The United States is working intensely with the Pakistani government to organize closely coordinated military operations against Islamic guerrillas on both sides of the Afghan-Pakistani border that would prevent al Qaeda and Taliban fugitives from finding safe haven on either side, according to the top U.S. military commander in Afghanistan.
Lt. Gen. Daniel K. McNeill said in an interview Friday that, while existing policies governing joint U.S.-Pakistani activity in the border area do not permit such complementary operations, he was "hopeful, based on the dialogue and coordination that we have ongoing," that an agreement could be reached. He cautioned, however, that "we have to make a few more bold steps before I would think we can initiate the kind of operations we ought to have."
U.S. military officials have been eager to step up efforts to chase down Taliban and al Qaeda operatives who fled the U.S.-led military campaign in Afghanistan and found refuge in the so-called tribal areas of western Pakistan, a rugged, remote region where the Pakistani government exerts limited control.
There has been widespread speculation in recent weeks that U.S. and Pakistani forces have been working together along the border to follow fresh leads in the hunt for Osama bin Laden. But McNeill said that the 11,500 U.S. and allied troops in Afghanistan are not involved in any operations with Pakistani troops, and he insisted that he still has no compelling evidence that bin Laden is alive -- nor that he is dead.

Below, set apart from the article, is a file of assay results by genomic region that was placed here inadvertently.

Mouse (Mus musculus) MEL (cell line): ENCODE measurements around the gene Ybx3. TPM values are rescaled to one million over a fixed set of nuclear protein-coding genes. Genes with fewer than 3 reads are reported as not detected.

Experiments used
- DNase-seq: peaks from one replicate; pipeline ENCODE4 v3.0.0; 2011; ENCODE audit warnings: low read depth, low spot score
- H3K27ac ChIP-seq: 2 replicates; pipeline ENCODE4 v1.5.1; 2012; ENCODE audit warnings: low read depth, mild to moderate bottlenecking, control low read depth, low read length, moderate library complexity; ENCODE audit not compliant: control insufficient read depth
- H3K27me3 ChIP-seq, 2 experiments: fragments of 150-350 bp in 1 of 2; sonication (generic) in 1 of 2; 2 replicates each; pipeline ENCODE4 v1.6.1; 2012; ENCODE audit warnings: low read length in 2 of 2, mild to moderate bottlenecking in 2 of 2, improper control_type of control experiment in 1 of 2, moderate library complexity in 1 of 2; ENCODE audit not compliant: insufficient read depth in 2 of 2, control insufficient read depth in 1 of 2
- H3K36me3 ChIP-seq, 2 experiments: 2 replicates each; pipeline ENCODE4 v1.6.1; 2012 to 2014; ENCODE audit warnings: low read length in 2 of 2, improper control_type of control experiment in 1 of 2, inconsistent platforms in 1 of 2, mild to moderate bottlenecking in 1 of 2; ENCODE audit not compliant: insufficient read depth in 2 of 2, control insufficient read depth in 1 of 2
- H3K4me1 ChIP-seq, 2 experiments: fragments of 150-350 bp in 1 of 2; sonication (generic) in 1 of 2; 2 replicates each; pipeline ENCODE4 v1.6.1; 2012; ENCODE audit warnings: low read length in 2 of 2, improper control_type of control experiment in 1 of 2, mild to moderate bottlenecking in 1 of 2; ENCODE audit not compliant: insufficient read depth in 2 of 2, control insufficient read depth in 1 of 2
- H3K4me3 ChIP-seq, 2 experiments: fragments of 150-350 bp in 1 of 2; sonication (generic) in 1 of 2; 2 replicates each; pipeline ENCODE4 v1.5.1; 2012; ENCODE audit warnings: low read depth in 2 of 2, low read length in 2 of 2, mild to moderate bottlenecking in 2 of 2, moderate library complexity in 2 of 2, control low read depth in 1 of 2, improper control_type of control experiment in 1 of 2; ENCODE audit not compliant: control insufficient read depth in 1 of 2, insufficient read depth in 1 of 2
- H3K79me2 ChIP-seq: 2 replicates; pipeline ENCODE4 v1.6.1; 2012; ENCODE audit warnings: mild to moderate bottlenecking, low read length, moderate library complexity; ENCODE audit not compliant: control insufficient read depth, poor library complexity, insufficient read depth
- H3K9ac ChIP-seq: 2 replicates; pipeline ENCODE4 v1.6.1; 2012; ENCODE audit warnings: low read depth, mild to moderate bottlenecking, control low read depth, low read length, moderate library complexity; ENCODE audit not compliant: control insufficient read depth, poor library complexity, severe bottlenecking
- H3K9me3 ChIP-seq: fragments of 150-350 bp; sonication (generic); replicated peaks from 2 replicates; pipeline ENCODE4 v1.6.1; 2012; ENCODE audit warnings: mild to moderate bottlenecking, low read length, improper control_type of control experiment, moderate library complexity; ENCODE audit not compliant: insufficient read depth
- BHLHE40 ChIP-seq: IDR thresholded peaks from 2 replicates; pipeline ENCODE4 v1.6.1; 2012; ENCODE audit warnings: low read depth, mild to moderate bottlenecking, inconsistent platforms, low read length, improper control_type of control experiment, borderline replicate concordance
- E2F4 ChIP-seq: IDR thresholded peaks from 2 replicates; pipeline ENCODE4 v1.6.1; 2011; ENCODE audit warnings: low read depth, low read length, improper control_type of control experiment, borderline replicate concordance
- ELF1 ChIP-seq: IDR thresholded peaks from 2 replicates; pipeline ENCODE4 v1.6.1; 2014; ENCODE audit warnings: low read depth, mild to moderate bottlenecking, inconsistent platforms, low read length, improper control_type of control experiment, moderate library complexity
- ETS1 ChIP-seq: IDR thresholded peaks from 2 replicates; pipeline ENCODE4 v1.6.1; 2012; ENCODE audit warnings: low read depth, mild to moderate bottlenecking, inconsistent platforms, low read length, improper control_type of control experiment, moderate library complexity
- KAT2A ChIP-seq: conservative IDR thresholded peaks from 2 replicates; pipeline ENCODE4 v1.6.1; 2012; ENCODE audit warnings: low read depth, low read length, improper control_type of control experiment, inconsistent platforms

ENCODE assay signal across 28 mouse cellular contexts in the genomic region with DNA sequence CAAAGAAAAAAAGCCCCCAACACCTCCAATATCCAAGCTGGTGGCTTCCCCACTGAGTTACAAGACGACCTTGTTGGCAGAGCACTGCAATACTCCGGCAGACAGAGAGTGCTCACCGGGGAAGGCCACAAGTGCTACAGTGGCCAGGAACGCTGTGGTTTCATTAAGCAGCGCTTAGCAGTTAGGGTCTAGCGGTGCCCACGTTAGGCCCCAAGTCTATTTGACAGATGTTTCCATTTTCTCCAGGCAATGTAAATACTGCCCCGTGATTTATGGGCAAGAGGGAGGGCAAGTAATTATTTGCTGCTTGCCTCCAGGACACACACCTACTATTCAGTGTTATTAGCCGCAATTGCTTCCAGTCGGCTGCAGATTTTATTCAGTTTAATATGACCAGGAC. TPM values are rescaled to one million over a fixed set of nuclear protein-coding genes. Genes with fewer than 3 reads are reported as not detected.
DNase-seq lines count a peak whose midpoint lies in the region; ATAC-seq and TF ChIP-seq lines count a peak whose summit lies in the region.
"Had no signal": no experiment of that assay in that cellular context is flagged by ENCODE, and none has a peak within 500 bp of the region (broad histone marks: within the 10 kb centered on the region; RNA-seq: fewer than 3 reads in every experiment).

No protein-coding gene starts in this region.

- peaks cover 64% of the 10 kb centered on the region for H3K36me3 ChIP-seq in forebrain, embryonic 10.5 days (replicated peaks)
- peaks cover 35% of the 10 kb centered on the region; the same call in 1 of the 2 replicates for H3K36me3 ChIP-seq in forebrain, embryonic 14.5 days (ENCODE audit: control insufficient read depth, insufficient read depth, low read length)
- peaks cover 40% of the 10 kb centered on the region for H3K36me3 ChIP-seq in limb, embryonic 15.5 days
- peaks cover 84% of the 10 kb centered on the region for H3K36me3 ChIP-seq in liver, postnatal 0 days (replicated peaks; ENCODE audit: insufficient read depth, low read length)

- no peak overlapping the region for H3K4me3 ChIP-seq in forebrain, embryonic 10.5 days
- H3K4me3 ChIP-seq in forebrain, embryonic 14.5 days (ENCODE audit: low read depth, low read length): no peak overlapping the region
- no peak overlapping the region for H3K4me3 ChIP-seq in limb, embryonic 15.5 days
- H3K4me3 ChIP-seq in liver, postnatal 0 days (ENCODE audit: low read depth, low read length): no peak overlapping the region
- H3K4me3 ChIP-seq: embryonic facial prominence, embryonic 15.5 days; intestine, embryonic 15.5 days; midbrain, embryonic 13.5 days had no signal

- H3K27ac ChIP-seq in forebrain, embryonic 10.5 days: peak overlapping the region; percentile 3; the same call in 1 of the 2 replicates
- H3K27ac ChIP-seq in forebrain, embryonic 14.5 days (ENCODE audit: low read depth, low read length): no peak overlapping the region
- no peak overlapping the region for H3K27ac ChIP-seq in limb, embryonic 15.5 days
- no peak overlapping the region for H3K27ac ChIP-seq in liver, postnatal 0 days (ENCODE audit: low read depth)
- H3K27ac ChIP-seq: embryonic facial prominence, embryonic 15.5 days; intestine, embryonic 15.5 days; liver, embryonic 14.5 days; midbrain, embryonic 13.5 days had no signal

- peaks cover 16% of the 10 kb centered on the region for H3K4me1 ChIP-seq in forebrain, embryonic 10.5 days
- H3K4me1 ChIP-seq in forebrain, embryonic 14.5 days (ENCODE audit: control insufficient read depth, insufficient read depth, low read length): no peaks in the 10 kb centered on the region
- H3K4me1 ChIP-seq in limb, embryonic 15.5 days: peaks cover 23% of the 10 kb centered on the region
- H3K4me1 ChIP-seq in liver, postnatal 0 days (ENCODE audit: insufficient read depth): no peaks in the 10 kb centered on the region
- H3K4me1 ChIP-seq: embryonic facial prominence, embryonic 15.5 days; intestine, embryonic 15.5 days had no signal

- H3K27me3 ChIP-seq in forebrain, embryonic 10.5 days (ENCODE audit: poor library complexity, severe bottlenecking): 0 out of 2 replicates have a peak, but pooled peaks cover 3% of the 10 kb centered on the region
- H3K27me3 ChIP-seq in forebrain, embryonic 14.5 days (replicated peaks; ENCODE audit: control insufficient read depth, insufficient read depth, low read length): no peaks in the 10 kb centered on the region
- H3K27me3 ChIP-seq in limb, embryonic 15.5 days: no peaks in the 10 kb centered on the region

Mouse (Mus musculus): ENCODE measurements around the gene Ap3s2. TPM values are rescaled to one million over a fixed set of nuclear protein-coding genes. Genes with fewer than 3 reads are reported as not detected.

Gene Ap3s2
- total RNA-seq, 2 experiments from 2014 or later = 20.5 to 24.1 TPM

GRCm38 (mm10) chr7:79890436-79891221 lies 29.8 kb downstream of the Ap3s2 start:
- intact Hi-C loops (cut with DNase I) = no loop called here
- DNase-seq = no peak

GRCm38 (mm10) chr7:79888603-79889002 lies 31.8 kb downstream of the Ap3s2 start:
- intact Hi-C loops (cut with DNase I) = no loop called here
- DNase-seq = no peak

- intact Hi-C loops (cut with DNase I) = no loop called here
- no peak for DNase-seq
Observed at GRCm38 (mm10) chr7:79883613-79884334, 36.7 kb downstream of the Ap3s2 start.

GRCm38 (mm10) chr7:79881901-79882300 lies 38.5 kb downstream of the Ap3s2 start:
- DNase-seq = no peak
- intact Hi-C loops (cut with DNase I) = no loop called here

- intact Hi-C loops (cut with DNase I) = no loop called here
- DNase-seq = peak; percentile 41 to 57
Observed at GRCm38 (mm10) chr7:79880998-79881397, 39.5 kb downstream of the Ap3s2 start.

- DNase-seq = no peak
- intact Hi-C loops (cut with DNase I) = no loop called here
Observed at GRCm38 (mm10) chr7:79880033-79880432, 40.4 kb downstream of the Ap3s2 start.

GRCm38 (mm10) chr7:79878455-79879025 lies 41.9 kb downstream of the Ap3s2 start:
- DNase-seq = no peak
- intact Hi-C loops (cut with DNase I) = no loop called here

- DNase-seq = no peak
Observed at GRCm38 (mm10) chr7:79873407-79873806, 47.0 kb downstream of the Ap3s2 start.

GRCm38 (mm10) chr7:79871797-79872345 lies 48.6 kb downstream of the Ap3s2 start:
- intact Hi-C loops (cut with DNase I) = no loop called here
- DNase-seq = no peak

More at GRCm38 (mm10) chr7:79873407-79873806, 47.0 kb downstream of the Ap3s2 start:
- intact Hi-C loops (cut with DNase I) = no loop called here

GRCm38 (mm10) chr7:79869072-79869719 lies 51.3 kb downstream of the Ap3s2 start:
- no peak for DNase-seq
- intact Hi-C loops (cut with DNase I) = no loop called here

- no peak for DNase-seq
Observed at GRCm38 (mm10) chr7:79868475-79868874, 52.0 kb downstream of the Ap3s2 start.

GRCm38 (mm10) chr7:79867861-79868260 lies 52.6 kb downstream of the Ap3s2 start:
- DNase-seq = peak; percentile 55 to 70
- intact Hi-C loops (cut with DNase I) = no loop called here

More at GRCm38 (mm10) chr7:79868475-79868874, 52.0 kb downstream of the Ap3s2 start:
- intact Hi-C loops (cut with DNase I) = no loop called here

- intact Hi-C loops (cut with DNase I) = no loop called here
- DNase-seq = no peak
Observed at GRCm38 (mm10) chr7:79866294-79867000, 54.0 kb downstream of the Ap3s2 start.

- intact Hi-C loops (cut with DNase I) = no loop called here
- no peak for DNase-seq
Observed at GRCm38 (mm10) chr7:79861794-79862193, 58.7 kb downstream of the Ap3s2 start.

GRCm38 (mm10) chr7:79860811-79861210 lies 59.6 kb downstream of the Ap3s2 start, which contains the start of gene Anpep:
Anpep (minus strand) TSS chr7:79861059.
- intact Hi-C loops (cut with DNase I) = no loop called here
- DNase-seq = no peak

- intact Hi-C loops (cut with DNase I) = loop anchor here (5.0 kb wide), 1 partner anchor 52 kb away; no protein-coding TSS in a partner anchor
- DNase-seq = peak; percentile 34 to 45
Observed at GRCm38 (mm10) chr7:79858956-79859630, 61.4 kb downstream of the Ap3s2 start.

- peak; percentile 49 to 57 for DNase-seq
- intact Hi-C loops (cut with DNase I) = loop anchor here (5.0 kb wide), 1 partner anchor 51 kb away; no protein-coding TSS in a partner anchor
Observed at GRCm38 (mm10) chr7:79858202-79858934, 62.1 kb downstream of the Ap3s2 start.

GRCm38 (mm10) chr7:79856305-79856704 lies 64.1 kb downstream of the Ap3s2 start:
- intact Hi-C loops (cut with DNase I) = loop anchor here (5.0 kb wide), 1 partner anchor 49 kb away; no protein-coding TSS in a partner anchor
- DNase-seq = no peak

Some U.S. military officials have expressed frustration with the Pakistanis' efforts to apprehend Islamic guerrillas on their side of the border, and McNeill said it was "curious" that few former Taliban leaders have been arrested in Pakistan. He said the issue had been discussed with the Pakistani military and "is a concern to me."
Maj. Gen. Rashid Qureshi, spokesman for Pakistan's president, Gen. Pervez Musharraf, said Friday that U.S. officials had voiced broad satisfaction with Pakistan's cooperation in the war against al Qaeda and Islamic terrorists. He said Pakistan was coordinating military efforts with coalition forces in Afghanistan, but that each was staying on its side of the border. Whenever information is presented by the Americans or others about the possible location of former Taliban leaders, he said, Pakistani forces quickly follow up.
Inside Afghanistan, McNeill said, there has been an "uptick" in coalition operations against al Qaeda and other Islamic militants, a trend he expects to continue into the spring. In the past two months, coalition forces have mounted large operations in the southern provinces of Kandahar and Helmand.
While military officials in Afghanistan have predicted that a war in Iraq would trigger a surge in violence in Afghanistan, McNeill said the increase in the activities of his forces stems not from preparations for an Iraqi war but from long-term military plans and new intelligence.